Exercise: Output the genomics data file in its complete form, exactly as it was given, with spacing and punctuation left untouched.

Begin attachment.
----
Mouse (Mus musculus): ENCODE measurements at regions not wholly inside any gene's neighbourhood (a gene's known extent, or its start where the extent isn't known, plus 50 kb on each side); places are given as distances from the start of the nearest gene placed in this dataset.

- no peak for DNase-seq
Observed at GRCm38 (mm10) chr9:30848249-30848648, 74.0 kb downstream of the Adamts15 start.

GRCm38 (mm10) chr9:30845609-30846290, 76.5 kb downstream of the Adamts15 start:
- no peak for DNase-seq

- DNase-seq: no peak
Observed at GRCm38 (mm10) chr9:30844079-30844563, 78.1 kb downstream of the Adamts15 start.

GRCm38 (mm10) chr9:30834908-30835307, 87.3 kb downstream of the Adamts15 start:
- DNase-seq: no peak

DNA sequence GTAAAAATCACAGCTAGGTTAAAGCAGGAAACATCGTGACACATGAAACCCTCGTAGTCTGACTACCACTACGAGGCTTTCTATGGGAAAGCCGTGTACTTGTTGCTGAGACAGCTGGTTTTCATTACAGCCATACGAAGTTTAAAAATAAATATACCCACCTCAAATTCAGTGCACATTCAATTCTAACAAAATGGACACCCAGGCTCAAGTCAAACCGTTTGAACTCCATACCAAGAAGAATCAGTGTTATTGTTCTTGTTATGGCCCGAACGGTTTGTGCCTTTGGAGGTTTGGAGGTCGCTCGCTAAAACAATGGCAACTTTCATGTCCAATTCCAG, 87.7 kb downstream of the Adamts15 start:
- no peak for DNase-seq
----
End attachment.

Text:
Mouse (Mus musculus): ENCODE measurements at regions not wholly inside any gene's neighbourhood (a gene's known extent, or its start where the extent isn't known, plus 50 kb on each side); places are given as distances from the start of the nearest gene placed in this dataset.

- no peak for DNase-seq
Observed at GRCm38 (mm10) chr9:30848249-30848648, 74.0 kb downstream of the Adamts15 start.

GRCm38 (mm10) chr9:30845609-30846290, 76.5 kb downstream of the Adamts15 start:
- no peak for DNase-seq

- DNase-seq: no peak
Observed at GRCm38 (mm10) chr9:30844079-30844563, 78.1 kb downstream of the Adamts15 start.

GRCm38 (mm10) chr9:30834908-30835307, 87.3 kb downstream of the Adamts15 start:
- DNase-seq: no peak

DNA sequence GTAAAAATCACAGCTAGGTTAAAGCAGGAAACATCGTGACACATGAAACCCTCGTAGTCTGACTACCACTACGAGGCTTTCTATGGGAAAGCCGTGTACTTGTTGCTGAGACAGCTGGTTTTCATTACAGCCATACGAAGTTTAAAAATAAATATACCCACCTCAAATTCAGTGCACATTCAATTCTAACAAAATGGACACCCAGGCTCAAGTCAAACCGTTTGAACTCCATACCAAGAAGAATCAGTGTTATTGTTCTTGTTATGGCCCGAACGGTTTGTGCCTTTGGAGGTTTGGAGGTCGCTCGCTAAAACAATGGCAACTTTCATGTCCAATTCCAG, 87.7 kb downstream of the Adamts15 start:
- no peak for DNase-seq